PLAINS TWP. — It has taken Benco Dental about two years to learn how to compete for business from the federal government, and on Thursday representatives of the Pittston Township business learned more about that process.
Cathy Chesnalavage, Benco’s director of customer service, said the company has secured a few contracts with the feds, but Thursday’s event — the NEPA Alliance Government Contracting Coalition conference — gave it insight in how to build its network.
U.S. Rep. Matt Cartwright and Scott Denniston, executive director of the National Veteran Small Business Coalition, were the featured speakers at the event held at The Woodlands.
“This is a great way to meet people and make contacts,” Chesnalavage said. “Hopefully, it will help us get on government schedules, and that would increase our sales.”
The event offered local businesses the opportunity to learn how to do business with state and federal agencies and prime contractors.
“It’s our job at NEPA Alliance to connect our local businesses with contacts in the government marketplace,” said Jeff Box, president of alliance. “This event will help local businesses take advantage of the many opportunities out there.”
There were workshops on government contracting and meetings with government agency buying offices, government prime contractors and economic development agencies. About 22 exhibitors attended and there was a total of six educational workshops, with three repeated to maximize attendee participation.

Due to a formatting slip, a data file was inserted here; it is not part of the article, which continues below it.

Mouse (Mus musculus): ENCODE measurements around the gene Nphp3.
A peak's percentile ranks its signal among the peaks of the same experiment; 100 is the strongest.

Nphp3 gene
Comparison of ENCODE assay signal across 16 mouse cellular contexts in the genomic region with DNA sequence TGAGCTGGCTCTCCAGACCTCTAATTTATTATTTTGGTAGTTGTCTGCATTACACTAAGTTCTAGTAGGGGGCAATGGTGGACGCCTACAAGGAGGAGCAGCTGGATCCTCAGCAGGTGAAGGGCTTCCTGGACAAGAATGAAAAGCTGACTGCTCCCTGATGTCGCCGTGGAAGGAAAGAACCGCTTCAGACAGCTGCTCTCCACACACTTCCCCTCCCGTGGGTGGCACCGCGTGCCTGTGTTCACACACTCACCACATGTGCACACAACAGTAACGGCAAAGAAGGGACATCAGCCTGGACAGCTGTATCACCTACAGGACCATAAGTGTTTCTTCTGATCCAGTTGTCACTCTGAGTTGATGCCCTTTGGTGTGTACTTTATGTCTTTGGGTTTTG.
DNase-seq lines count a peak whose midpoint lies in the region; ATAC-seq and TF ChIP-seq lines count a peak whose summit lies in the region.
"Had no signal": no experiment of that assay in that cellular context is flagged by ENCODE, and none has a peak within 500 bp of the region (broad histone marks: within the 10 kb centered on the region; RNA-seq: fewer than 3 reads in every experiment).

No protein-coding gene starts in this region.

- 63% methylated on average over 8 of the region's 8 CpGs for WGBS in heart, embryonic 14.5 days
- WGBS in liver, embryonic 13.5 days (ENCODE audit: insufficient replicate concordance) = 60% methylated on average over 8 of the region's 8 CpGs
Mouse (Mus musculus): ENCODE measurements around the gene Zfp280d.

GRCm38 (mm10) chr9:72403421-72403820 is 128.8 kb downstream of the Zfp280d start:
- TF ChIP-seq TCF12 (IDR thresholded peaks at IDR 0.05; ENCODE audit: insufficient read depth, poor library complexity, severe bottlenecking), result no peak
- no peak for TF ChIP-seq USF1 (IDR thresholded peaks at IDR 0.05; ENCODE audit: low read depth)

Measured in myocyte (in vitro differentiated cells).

Cartwright, D-Moosic, said the NEPA Alliance’s Procurement Technical Assistance Center provides aid to small businesses, including women-, minority-, veteran- and service-disabled, veteran-owned businesses in pursuing and winning government contracts and prime contractor subcontracts.
“PTAC’s results speak for themselves, as just last year the center helped with 106 initial business counseling sessions and 800 follow-up sessions, supported the retention and creation of 780 area jobs, and, most importantly, reported over $109 million in governmental sales,” Cartwright said.
Denniston offered attendees guidelines on how to deal with government decision-makers and how to get through the front door of government offices.
“First of all, you can’t play the game if you don’t know the rules,” Denniston said. “Small businesses face challenges because they aren’t as well known as the larger, established companies.”
But the key, Denniston said, is learning how to establish relationships.
Pamela Burlock, owner of Greenway Solutions in Laflin, tracks assets for her clients. She can tell a client what was purchased, how much it cost and where it is located.
“I learned a lot today,” she said. “It’s good to be able to hear people in the know so we can apply those tips to our businesses.”